Super League organizers set out 80-team competition idea

AP , Thursday 9 Feb 2023

Organizers of the Super League project presented a long-promised new proposal Thursday for a multi-division competition involving up to 80 European soccer teams and operating outside of UEFA's authority.

Super League


Setting out 10 principles for the project, Spain-based A22 Sports Management said it had talked to “nearly 50 European clubs” about the revived proposal. It is unclear if any clubs have publicly supported it.

The document follows an initial legal setback for A22 in December at the European Court of Justice in Luxembourg in a challenge to what it claims is monopoly control by UEFA, the governing body of European soccer. Advocate General Athanasios Rantos proposed then that the court recognize UEFA's authority over European soccer competitions.

An official ruling from the court is expected before the end of the season.

“Our objective is to present a sustainable sporting project for European club competitions, available to, at a minimum, all 27 EU member states, as soon as possible after receipt of the judgment,” A22 said Thursday.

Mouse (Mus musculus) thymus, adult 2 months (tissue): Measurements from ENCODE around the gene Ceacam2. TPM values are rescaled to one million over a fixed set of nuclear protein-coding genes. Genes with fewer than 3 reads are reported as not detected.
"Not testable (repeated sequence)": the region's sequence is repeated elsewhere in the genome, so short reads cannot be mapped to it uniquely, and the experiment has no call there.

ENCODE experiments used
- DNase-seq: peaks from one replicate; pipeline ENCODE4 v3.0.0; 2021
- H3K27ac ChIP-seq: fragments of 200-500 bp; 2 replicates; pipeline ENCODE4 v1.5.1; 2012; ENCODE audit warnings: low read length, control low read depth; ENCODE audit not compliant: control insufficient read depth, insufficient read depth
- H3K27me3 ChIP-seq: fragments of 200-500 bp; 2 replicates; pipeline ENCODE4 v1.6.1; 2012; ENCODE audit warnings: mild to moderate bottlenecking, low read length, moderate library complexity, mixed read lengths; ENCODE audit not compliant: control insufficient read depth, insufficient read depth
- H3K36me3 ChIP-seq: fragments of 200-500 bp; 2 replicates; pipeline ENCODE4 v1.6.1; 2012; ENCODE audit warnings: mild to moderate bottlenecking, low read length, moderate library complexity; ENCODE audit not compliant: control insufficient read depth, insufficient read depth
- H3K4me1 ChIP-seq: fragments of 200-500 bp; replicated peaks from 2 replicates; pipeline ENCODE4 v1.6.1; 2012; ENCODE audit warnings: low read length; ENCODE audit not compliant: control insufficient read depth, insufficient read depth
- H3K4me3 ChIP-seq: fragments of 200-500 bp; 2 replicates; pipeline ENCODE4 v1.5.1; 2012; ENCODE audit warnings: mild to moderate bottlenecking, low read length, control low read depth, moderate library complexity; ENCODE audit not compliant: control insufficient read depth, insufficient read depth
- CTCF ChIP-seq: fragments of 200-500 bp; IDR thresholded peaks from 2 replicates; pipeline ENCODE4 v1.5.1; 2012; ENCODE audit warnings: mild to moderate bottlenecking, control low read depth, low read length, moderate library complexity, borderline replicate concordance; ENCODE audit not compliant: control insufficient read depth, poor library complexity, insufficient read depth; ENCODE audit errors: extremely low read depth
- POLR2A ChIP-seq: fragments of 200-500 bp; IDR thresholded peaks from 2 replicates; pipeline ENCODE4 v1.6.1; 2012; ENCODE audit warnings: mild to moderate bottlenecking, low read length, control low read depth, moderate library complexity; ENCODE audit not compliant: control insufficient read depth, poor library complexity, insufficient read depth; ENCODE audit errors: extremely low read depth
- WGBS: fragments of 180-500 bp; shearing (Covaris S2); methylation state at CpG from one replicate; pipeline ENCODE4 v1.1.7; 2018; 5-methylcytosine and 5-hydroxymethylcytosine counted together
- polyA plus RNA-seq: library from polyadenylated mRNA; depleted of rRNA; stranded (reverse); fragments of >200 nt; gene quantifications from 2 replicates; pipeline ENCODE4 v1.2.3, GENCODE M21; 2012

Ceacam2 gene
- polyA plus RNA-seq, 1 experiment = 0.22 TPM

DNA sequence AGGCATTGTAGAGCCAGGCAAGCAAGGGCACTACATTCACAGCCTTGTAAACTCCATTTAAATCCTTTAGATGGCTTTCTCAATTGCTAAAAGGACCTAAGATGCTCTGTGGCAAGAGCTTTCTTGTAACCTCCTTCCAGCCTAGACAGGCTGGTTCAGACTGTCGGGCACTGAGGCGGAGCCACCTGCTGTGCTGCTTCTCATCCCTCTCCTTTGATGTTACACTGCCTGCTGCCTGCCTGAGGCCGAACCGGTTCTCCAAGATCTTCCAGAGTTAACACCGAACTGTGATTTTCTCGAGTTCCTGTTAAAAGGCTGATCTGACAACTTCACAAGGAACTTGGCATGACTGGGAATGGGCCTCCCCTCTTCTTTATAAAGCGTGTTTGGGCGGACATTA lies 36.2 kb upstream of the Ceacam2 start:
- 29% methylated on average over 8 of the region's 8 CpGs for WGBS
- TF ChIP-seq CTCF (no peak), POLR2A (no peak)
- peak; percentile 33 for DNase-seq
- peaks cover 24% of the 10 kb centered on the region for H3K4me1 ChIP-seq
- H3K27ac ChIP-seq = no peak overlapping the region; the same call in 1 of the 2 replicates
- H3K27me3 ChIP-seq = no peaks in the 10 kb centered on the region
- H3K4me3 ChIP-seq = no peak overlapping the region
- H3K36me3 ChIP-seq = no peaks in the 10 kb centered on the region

The document provides detail on an idea first conceived by A22 leaders in 2021 that their next proposal would be a more inclusive multi-tier competition involving more countries.

“Participation should be based on annual sporting merit and there should be no permanent members,” A22 said.

Twelve clubs from Spain, Italy and England launched the original breakaway plan in April 2021. That project called for a 20-team league with 15 founders protected from relegation. It was backed by J.P. Morgan Chase bank, which later apologized for a “misjudgment.”

The project collapsed within two days amid a fierce backlash from UEFA, fans and lawmakers, who in England threatened legislation to counter it. Only Real Madrid, Barcelona and Juventus publicly backed the case at court in Luxembourg.

English clubs are still thought to be unlikely to join a revived breakaway plan. The Premier League’s international appeal and financial power has only grown in the past two years.

The gap between England and the rest — typified by the Premier League's domination of the January transfer window and record losses posted last year by Barcelona and Juventus — could persuade team officials across Europe to find alternative ways to compete.

For any breakaway from UEFA to succeed, it would likely need support from clubs in smaller leagues like the Netherlands, Portugal and Scotland.

“Participating clubs should remain fully committed to domestic tournaments," A22 said, "as they do today.”

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